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Robotic 3D Plant Perception and Leaf Probing with Collision-Free Motion Planning for Automated Indoor Plant Phenotyping
Published by the American Society of Agricultural and Biological Engineers, St. Joseph, Michigan www.asabe.org
Citation: 2017 ASABE Annual International Meeting 1700369.(doi:10.13031/aim.201700369)
Authors: Yin Bao, Lie Tang, Dylan Shah
Keywords: 3D perception, high-throughput, motion planning, plant phenotyping, robotic leaf probing.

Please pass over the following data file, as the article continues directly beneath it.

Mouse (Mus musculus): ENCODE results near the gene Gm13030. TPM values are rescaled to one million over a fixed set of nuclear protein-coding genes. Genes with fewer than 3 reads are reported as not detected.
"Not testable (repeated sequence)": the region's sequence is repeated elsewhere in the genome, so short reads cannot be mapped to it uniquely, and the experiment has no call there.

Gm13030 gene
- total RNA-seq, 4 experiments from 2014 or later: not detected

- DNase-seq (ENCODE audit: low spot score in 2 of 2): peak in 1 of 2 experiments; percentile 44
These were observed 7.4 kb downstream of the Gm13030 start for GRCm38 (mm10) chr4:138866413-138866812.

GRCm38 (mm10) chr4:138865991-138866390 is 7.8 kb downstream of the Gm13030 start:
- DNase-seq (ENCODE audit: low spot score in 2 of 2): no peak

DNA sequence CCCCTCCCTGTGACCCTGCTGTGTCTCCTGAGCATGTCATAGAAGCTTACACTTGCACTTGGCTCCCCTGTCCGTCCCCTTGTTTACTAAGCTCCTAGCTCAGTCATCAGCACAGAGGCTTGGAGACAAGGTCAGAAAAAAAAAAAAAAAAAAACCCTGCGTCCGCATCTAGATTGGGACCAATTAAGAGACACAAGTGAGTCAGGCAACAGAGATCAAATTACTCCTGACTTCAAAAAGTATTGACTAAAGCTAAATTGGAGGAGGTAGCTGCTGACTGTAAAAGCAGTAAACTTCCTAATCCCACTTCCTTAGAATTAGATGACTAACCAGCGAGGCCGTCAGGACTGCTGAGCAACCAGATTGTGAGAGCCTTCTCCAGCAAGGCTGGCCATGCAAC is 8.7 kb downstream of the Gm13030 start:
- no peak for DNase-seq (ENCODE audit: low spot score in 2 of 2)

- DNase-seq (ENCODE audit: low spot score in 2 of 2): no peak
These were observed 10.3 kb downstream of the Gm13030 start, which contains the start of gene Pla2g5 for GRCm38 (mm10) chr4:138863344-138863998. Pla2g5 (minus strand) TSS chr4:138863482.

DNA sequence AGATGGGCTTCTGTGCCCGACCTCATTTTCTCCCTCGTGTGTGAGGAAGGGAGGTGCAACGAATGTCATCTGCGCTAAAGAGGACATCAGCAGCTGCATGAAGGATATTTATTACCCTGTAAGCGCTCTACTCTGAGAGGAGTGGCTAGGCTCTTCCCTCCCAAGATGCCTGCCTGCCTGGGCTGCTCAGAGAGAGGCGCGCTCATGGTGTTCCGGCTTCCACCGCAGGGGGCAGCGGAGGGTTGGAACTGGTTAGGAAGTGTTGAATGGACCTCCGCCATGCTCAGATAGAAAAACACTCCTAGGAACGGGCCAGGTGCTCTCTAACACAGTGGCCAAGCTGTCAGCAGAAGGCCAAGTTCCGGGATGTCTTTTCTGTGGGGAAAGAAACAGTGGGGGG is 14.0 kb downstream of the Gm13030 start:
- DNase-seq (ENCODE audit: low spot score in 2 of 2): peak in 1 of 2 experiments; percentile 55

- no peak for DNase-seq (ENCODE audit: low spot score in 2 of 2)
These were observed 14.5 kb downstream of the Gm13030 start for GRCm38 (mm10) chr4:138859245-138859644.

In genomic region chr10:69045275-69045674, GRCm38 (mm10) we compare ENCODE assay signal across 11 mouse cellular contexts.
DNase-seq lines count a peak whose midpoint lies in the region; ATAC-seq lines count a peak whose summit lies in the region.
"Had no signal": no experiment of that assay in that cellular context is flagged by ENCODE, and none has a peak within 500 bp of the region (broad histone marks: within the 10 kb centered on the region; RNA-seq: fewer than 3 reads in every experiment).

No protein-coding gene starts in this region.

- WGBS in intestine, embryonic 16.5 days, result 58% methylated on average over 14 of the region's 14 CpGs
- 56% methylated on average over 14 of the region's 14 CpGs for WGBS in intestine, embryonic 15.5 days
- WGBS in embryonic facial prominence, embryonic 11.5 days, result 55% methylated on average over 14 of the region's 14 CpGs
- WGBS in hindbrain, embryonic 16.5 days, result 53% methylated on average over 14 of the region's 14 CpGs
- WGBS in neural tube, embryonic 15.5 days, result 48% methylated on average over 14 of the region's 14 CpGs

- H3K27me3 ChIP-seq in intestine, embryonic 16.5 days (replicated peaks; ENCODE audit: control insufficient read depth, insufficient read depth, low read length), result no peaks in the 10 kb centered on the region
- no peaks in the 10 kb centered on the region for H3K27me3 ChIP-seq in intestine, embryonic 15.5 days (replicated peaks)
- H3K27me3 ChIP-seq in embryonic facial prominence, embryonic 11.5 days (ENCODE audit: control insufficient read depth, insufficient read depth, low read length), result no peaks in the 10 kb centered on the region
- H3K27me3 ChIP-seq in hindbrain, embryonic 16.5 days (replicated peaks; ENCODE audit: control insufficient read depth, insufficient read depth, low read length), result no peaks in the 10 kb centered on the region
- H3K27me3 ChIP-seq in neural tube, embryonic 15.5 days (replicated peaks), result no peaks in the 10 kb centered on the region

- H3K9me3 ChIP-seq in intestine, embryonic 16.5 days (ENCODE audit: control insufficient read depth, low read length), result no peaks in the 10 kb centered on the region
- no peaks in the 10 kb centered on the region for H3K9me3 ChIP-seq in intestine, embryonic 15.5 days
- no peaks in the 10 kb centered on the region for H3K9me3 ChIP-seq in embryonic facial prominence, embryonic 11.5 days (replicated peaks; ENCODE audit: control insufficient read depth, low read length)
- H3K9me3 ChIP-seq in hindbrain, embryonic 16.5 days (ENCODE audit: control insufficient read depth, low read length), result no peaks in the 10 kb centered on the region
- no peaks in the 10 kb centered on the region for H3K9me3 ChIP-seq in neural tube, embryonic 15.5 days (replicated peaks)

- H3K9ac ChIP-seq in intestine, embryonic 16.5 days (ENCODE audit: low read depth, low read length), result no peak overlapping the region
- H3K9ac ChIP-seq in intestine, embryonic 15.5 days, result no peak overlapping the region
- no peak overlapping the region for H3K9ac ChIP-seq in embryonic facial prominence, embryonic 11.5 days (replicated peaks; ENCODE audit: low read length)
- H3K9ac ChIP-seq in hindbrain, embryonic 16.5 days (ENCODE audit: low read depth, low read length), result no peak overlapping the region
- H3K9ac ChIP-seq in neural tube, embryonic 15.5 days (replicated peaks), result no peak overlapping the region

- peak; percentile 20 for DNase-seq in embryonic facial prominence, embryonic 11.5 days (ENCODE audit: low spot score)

Abstract. Various instrumentation devices for plant physiology study such as chlorophyll fluorimeter and Raman spectrometer require leaf probing with accurate probe positioning and orientation with respect to leaf surface. In this work, we aimed to automate this process with a Kinect V2 sensor, a high-precision 2D laser profilometer, and a 6-axis robotic manipulator in a high-throughput manner. The relatively wide field of view and high resolution of Kinect V2 allowed rapid capture of the full 3D environment in front of the robot. Given the number of plants, the location and size of each plant were estimated by K-means clustering. A real-time collision-free motion planning framework based on Probabilistic Roadmap was adopted to maneuver the robotic manipulator without colliding with the plants. Each plant was scanned from top with the short-range profilometer to obtain a high-precision point cloud where potential leaf clusters were extracted by region growing segmentation. Each leaf segment was further partitioned into small patches by Voxel Cloud Connectivity Segmentation. Only the small patches with low root mean square values of plane fitting were used to compute probing poses. To evaluate probing accuracy, a square surface was scanned at various angles and its centroid was probed perpendicularly with a probing position error of 1.5 mm and a probing angle error of 0.84 degrees on average. Our growth chamber leaf probing experiment showed that the average motion planning time was 0.4 seconds and the average traveled distance of tool center point was 1 meter.